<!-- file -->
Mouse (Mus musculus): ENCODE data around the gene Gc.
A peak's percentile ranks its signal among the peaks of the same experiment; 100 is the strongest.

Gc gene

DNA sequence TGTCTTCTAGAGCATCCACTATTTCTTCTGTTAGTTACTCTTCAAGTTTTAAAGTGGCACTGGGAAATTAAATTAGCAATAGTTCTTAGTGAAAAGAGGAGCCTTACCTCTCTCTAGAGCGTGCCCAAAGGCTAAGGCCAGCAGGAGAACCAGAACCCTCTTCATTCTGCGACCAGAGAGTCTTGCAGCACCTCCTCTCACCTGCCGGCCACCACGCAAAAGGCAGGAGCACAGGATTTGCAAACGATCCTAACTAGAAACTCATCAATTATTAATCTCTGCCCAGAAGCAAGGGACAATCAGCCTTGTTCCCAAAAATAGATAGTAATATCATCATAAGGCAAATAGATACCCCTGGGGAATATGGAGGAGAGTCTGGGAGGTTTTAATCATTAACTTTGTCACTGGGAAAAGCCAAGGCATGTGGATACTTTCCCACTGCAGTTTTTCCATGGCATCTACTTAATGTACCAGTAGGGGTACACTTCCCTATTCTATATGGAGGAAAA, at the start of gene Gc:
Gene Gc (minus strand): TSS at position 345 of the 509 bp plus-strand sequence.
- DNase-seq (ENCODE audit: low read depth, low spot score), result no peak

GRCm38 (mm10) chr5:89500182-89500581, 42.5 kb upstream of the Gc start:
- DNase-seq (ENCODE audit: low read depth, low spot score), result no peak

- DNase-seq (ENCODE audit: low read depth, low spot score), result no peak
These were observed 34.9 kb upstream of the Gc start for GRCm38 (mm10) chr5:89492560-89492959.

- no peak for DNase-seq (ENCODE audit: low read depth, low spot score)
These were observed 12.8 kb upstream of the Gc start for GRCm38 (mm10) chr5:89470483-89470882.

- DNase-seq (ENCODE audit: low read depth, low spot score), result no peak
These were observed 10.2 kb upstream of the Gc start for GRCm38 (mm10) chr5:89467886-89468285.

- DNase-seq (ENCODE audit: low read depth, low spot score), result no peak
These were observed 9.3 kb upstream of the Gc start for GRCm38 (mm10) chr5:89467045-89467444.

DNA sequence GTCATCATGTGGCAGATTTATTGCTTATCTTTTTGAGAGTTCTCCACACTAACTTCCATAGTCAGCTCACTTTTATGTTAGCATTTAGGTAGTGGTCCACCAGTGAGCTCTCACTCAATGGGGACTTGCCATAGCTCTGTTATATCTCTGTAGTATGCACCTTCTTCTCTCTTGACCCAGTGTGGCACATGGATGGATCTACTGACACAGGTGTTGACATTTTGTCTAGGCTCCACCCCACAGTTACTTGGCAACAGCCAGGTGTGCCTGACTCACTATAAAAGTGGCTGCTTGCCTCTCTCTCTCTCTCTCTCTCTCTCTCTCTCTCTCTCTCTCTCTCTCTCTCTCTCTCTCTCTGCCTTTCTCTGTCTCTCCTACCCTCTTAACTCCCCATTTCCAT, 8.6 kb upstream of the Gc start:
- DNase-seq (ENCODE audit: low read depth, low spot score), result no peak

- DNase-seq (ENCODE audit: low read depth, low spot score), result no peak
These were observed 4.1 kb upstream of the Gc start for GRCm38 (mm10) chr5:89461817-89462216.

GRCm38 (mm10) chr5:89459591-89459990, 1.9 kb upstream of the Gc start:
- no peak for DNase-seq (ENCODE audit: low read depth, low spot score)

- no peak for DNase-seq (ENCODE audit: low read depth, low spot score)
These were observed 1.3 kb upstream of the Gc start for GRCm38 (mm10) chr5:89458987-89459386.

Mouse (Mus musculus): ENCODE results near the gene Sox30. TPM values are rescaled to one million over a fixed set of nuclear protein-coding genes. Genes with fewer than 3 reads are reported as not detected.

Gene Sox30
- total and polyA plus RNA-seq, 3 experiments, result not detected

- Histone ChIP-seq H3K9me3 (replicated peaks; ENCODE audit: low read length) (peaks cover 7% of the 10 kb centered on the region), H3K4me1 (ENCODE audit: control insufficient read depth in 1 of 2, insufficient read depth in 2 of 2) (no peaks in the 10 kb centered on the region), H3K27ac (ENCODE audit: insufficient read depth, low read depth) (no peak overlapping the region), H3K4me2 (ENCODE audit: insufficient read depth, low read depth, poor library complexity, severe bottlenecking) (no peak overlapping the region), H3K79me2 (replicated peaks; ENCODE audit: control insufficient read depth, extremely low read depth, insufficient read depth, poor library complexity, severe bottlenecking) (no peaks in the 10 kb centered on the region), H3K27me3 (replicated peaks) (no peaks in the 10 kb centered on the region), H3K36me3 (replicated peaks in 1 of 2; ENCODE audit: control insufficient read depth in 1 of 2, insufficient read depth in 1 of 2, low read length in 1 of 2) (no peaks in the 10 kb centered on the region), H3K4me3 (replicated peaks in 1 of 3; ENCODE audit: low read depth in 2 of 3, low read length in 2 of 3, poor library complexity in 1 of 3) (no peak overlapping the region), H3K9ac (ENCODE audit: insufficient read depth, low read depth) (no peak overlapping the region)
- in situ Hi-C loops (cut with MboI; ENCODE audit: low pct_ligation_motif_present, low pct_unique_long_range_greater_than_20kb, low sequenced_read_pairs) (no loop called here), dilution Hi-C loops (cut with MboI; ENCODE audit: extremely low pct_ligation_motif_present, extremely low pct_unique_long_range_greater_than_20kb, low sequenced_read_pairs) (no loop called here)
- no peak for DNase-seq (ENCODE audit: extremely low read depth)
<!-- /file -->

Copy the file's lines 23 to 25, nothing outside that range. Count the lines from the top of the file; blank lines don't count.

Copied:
- no peak for DNase-seq (ENCODE audit: low read depth, low spot score)
These were observed 1.3 kb upstream of the Gc start for GRCm38 (mm10) chr5:89458987-89459386.

Mouse (Mus musculus): ENCODE results near the gene Sox30. TPM values are rescaled to one million over a fixed set of nuclear protein-coding genes. Genes with fewer than 3 reads are reported as not detected.